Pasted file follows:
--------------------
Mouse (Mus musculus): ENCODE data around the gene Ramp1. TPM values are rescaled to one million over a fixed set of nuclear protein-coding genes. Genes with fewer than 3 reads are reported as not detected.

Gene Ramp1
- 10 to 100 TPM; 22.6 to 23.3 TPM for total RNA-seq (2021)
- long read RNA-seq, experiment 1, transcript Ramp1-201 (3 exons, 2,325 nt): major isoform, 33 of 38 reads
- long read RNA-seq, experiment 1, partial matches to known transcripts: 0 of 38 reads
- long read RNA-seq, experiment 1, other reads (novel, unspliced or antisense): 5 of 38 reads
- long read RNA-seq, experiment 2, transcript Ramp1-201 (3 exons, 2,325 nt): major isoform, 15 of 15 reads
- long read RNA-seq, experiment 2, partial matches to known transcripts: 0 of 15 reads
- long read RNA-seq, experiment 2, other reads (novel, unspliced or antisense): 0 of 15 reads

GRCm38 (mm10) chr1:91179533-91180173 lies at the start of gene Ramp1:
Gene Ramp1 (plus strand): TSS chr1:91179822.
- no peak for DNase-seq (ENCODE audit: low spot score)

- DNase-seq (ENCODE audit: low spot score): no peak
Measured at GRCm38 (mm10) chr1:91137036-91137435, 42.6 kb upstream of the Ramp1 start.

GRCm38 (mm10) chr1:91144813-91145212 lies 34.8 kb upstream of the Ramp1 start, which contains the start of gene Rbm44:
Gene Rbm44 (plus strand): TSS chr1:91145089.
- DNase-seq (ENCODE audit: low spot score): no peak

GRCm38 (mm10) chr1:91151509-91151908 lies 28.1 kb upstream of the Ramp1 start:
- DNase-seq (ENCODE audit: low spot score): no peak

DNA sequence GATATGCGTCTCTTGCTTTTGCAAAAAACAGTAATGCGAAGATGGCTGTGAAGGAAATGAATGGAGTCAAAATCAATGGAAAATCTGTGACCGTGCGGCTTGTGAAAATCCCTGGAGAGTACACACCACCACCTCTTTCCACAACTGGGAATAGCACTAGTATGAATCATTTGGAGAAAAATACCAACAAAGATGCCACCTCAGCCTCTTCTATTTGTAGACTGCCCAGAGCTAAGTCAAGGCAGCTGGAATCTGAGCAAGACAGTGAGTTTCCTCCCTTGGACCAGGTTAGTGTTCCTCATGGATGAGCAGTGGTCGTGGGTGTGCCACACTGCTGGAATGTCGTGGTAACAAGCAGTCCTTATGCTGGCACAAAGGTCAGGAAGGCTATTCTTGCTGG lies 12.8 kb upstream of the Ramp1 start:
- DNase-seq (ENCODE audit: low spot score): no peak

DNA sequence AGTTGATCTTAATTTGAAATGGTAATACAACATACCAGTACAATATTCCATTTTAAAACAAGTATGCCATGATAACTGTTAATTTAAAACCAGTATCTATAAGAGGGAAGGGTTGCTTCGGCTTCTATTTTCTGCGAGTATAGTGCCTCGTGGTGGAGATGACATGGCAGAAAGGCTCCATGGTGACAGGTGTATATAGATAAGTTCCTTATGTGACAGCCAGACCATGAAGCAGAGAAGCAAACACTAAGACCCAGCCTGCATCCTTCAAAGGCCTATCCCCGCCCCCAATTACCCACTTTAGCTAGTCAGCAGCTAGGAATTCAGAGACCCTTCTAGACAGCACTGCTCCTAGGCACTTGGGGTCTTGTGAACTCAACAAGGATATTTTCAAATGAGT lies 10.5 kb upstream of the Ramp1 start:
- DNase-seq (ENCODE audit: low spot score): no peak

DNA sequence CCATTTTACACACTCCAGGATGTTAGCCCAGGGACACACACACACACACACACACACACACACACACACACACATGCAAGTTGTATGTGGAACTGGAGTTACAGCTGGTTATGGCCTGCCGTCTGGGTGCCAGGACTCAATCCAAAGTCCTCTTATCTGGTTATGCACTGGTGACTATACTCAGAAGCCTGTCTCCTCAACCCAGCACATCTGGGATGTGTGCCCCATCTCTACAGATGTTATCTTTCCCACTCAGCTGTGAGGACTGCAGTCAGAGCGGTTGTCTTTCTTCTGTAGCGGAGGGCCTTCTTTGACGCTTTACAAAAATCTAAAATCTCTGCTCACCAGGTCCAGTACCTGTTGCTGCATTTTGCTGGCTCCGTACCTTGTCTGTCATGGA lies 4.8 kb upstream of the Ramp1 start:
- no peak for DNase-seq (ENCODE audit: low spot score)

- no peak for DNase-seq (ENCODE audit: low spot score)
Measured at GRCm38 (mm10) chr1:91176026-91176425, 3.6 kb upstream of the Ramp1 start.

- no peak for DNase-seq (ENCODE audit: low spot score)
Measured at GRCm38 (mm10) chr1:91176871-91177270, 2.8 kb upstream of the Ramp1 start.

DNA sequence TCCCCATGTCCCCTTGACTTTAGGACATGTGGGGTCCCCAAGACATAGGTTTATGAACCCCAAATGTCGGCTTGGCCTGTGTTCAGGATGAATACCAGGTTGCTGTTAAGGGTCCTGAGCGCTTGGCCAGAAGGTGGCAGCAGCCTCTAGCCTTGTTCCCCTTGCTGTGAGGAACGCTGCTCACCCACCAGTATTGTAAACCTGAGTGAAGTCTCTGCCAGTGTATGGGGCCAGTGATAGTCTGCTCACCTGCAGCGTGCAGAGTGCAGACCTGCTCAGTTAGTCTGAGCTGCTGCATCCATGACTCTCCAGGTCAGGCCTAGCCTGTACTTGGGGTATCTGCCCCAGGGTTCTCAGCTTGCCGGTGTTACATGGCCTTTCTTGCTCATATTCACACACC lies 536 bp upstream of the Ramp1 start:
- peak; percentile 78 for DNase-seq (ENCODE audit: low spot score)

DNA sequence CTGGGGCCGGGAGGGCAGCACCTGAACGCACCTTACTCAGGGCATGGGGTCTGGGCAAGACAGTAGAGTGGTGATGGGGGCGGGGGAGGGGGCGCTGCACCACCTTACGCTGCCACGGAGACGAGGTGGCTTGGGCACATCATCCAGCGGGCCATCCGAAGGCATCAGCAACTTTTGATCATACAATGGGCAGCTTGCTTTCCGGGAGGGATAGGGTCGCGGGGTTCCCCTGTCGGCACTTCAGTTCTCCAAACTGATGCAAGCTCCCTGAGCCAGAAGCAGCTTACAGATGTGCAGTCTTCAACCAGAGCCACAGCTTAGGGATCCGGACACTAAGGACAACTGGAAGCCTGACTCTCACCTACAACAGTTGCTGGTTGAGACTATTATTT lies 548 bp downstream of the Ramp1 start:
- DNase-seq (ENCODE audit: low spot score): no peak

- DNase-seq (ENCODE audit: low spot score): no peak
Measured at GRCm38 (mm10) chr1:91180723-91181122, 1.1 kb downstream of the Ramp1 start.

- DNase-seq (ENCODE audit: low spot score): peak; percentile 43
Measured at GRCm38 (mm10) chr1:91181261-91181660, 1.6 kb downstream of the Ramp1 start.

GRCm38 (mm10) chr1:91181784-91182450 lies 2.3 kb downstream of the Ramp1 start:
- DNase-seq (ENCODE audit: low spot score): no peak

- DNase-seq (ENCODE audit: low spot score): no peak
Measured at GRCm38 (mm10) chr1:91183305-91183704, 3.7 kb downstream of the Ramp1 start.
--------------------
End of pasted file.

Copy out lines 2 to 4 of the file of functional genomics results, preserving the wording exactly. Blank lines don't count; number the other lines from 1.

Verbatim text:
Gene Ramp1
- 10 to 100 TPM; 22.6 to 23.3 TPM for total RNA-seq (2021)
- long read RNA-seq, experiment 1, transcript Ramp1-201 (3 exons, 2,325 nt): major isoform, 33 of 38 reads